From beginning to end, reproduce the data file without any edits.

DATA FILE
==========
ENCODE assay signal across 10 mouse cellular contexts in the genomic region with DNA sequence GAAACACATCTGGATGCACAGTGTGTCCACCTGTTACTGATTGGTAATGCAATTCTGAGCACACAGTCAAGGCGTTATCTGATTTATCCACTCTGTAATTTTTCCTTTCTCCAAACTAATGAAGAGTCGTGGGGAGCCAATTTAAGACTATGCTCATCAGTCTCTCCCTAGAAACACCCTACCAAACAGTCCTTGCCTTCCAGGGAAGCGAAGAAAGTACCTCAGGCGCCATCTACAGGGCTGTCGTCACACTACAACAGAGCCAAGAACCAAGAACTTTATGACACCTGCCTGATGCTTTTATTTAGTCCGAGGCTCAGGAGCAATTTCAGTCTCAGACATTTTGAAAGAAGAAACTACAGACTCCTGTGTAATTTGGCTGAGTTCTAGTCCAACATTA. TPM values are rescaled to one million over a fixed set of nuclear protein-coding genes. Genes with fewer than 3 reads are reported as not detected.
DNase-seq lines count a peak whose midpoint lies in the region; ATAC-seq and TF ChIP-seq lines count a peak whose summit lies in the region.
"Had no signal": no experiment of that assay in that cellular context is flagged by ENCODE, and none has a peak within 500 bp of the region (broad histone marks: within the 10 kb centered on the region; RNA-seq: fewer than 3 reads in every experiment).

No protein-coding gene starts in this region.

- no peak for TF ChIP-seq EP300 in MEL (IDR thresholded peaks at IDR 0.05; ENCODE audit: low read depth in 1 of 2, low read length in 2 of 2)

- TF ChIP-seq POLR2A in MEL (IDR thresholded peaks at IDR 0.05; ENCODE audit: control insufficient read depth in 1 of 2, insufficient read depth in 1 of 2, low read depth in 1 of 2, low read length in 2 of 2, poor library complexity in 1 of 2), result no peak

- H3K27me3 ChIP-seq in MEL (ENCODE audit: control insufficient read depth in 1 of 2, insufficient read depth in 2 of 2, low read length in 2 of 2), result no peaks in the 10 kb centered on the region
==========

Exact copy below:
ENCODE assay signal across 10 mouse cellular contexts in the genomic region with DNA sequence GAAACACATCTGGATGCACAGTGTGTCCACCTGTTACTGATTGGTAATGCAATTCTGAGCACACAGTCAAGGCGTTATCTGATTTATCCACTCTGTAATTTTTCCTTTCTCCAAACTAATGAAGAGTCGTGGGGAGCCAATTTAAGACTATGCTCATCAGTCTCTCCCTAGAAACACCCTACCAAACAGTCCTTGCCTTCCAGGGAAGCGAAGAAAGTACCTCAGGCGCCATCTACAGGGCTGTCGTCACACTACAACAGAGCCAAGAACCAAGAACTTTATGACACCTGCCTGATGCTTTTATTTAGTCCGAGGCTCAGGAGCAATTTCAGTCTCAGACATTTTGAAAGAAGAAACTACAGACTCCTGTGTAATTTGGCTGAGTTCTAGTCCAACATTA. TPM values are rescaled to one million over a fixed set of nuclear protein-coding genes. Genes with fewer than 3 reads are reported as not detected.
DNase-seq lines count a peak whose midpoint lies in the region; ATAC-seq and TF ChIP-seq lines count a peak whose summit lies in the region.
"Had no signal": no experiment of that assay in that cellular context is flagged by ENCODE, and none has a peak within 500 bp of the region (broad histone marks: within the 10 kb centered on the region; RNA-seq: fewer than 3 reads in every experiment).

No protein-coding gene starts in this region.

- no peak for TF ChIP-seq EP300 in MEL (IDR thresholded peaks at IDR 0.05; ENCODE audit: low read depth in 1 of 2, low read length in 2 of 2)

- TF ChIP-seq POLR2A in MEL (IDR thresholded peaks at IDR 0.05; ENCODE audit: control insufficient read depth in 1 of 2, insufficient read depth in 1 of 2, low read depth in 1 of 2, low read length in 2 of 2, poor library complexity in 1 of 2), result no peak

- H3K27me3 ChIP-seq in MEL (ENCODE audit: control insufficient read depth in 1 of 2, insufficient read depth in 2 of 2, low read length in 2 of 2), result no peaks in the 10 kb centered on the region